A FOND FAREWELL: ELLIOTT SMITH, THE MAN THAT DID MELANCHOLY BEST.

Ten years ago today, I sat in the newsroom at MTV with my colleagues trying to process the enormous blow the indie rock world had just suffered with the mysterious and tragic death of Elliott Smith. Admittedly, I had only a cursory knowledge of Smith’s music upon his passing, but over the course of the past 10 years, I’ve come to know his strumming and his sorrow all too well.

No one did melancholy as exquisitely as he did.

A few years later, I would produce a Smith memorial package for Vh1, and I relished pouring over all of the archival live performances and painfully shy interview clips. I watched them obsessively, again and again. Though he at times alternated crooning about being strung out or lovelorn, it was all beautiful.

The man may have been tortured, but he was also brilliant.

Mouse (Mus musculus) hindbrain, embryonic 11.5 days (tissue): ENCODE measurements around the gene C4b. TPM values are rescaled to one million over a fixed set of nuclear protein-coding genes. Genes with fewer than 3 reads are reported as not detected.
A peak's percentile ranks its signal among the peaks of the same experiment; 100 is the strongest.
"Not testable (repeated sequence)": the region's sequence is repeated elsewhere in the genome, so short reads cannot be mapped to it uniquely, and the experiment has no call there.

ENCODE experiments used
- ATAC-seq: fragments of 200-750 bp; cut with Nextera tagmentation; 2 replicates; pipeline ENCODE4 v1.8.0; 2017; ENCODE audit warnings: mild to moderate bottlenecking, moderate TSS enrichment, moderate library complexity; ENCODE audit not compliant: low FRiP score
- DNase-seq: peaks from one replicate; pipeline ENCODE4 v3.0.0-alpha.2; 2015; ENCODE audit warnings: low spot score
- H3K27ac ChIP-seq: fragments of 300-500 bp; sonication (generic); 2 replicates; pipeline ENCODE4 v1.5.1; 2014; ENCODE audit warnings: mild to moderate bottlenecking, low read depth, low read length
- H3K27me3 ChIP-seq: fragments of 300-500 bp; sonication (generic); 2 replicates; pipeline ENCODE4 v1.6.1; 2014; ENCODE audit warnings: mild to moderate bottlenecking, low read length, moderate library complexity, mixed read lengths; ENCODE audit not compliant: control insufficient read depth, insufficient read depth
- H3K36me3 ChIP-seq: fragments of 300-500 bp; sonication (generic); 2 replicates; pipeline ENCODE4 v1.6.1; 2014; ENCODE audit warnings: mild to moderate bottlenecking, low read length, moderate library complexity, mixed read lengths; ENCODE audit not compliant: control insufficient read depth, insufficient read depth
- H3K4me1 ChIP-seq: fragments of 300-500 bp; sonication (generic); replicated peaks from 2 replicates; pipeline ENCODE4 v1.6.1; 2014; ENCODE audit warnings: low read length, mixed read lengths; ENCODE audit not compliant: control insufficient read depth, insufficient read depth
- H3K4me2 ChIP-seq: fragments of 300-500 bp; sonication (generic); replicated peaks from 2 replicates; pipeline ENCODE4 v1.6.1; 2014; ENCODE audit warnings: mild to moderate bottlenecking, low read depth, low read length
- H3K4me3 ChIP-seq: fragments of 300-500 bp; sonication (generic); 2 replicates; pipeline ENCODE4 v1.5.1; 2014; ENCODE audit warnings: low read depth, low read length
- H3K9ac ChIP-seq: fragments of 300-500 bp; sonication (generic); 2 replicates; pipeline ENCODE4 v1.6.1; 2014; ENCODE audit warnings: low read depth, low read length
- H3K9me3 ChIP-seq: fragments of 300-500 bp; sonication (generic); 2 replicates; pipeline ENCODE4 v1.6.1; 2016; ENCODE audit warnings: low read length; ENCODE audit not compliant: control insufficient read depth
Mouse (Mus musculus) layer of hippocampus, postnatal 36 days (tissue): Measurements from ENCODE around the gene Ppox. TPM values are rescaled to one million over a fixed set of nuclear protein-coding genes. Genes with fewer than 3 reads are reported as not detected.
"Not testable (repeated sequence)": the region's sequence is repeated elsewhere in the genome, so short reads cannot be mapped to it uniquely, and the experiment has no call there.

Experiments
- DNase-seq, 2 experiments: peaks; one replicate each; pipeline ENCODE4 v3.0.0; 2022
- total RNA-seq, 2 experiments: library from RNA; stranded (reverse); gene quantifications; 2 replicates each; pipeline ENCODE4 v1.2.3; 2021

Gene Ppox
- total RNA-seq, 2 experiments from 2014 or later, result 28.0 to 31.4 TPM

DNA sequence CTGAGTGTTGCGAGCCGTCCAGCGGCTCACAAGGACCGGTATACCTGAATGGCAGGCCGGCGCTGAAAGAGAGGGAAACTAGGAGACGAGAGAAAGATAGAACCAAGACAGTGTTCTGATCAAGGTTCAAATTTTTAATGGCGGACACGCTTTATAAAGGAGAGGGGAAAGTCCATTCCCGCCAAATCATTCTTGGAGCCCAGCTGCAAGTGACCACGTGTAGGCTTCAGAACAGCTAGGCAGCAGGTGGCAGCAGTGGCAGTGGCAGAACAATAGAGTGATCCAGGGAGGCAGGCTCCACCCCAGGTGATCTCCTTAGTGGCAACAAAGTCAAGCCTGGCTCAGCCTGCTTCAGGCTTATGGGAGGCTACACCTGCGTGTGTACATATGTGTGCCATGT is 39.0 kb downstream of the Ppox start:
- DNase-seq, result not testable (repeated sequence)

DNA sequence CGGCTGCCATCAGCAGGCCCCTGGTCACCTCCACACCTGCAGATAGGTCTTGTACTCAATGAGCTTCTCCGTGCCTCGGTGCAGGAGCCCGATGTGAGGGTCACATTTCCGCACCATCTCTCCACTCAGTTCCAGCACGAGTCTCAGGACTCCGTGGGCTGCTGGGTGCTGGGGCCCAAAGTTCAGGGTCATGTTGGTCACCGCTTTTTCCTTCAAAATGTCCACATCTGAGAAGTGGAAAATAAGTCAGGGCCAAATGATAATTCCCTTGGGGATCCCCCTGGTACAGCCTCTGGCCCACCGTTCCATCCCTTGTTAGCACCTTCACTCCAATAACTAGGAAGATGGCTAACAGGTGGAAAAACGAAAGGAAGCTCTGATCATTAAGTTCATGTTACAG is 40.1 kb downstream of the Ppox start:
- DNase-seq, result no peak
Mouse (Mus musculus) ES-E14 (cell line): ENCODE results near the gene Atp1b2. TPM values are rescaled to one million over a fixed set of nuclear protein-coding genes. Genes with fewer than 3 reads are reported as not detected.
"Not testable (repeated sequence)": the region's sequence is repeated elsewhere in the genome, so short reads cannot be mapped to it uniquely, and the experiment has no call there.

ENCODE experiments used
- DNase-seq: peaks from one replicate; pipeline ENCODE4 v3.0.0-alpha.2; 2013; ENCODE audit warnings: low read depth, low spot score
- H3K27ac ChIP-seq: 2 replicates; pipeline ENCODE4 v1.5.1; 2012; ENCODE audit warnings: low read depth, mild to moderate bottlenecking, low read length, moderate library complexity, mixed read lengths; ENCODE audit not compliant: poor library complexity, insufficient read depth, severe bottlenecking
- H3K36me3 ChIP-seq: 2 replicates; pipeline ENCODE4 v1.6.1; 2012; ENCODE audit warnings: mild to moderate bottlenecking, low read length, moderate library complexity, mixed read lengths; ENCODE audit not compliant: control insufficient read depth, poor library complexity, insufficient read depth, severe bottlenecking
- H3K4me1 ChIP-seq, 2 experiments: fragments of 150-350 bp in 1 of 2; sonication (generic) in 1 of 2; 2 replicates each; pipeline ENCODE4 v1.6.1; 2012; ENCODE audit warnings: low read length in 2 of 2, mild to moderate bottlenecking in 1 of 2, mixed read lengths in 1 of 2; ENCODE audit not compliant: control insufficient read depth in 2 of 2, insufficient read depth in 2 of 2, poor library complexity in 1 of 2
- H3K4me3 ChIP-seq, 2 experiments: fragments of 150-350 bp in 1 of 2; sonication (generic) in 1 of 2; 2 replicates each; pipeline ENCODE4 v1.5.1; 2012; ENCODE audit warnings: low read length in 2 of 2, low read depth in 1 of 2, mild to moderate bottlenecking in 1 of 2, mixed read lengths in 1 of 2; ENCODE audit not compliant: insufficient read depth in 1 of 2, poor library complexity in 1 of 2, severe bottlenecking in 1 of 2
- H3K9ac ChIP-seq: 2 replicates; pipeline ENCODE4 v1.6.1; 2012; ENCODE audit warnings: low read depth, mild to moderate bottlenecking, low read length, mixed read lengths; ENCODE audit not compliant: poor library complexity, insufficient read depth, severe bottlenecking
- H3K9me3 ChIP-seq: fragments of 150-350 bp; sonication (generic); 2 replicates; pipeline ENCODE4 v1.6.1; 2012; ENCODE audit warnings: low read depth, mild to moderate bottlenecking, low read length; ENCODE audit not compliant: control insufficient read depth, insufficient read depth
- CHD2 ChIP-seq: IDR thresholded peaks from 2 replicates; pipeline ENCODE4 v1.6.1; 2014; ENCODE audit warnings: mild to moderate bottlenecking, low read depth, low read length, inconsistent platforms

So today, on the 10 year anniversary of his death, it seems only fitting to salute another one of my musical heroes gone too soon. Granted, it has little to do with wooing women – other than that his catalogue is the perfect thing to throw on if you find yourself entertaining one late at night – but please indulge me this momentary pause for a man whose songwriting was powerful and fragile at the same time.

If the extent of your familiarity with Elliott Smith is that he’s the guy who did that song from “Good Will Hunting,” then you’re doing yourself a disservice. Download his albums now, thank me later. But whether referring to his early material, or his posthumously released work, it all resonates. Ben Folds said it best in his song “Late,” written as a tribute to his friend Elliott: “The songs you wrote got me through a lot, just want to tell you that. But it’s too late…” iWINGMAN

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